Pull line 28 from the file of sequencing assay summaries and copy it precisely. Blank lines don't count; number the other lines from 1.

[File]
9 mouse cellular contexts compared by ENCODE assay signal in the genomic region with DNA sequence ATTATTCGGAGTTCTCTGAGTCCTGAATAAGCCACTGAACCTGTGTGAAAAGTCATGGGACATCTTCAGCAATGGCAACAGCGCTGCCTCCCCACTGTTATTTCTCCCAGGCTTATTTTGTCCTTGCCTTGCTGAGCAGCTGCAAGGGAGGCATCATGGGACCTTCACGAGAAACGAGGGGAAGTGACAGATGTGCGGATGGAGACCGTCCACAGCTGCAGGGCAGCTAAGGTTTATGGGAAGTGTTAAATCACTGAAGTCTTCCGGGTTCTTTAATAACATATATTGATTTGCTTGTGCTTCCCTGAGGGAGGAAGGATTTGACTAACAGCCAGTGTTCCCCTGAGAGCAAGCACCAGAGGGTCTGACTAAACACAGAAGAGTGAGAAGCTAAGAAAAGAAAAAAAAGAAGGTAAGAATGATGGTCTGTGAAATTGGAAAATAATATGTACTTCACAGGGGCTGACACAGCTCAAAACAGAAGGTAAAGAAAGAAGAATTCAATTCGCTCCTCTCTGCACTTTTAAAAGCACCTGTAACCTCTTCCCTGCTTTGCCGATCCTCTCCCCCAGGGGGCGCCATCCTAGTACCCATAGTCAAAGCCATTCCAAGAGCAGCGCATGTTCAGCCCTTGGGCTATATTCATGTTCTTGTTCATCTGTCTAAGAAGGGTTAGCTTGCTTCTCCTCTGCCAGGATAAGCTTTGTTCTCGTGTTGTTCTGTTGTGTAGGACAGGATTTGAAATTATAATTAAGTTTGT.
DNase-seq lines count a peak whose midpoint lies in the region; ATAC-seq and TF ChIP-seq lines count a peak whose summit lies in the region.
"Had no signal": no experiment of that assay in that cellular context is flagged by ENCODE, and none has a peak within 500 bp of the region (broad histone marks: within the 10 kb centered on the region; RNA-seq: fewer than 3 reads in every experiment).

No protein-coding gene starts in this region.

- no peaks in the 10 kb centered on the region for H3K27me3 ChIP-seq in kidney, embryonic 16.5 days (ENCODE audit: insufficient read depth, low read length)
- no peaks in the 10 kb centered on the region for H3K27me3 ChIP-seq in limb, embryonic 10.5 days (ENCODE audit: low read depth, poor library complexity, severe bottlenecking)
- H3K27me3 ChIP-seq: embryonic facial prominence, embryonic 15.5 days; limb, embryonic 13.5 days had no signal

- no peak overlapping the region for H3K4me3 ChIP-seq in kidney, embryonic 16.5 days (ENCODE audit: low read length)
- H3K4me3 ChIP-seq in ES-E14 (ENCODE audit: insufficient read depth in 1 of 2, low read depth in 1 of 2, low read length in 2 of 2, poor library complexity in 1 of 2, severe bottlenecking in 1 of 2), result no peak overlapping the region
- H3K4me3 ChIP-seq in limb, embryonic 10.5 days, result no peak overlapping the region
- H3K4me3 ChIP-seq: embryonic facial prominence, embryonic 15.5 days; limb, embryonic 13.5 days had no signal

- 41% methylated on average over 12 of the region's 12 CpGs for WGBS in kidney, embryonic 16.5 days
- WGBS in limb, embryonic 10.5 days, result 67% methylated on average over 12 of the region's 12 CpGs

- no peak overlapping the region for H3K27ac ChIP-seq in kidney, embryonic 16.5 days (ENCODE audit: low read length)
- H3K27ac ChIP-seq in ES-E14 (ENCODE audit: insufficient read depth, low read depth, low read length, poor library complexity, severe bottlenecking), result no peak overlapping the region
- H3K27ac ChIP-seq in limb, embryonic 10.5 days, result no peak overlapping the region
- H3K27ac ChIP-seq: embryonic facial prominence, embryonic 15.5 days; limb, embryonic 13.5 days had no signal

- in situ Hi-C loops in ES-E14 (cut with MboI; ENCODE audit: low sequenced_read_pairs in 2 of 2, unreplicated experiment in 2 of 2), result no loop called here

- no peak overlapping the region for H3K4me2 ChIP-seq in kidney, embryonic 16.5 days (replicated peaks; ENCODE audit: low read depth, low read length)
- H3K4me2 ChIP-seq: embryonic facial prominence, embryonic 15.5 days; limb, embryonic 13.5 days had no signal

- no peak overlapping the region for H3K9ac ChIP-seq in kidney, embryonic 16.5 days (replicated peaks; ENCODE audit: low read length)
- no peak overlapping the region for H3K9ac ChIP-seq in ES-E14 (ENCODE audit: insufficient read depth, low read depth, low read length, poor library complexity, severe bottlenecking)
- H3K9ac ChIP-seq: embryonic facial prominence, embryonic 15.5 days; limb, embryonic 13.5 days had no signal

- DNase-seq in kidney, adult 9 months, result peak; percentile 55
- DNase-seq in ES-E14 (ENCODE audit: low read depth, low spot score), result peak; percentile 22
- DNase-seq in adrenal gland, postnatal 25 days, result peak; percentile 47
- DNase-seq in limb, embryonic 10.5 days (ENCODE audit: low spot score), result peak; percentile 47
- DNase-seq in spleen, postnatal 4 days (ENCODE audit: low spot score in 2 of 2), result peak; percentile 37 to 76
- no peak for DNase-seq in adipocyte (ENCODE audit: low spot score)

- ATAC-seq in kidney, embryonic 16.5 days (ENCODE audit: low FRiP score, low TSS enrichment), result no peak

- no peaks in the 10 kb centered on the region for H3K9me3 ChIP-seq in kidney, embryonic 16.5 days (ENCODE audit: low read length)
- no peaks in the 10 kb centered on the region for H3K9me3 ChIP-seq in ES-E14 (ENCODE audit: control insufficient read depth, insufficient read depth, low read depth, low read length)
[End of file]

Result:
- DNase-seq in spleen, postnatal 4 days (ENCODE audit: low spot score in 2 of 2), result peak; percentile 37 to 76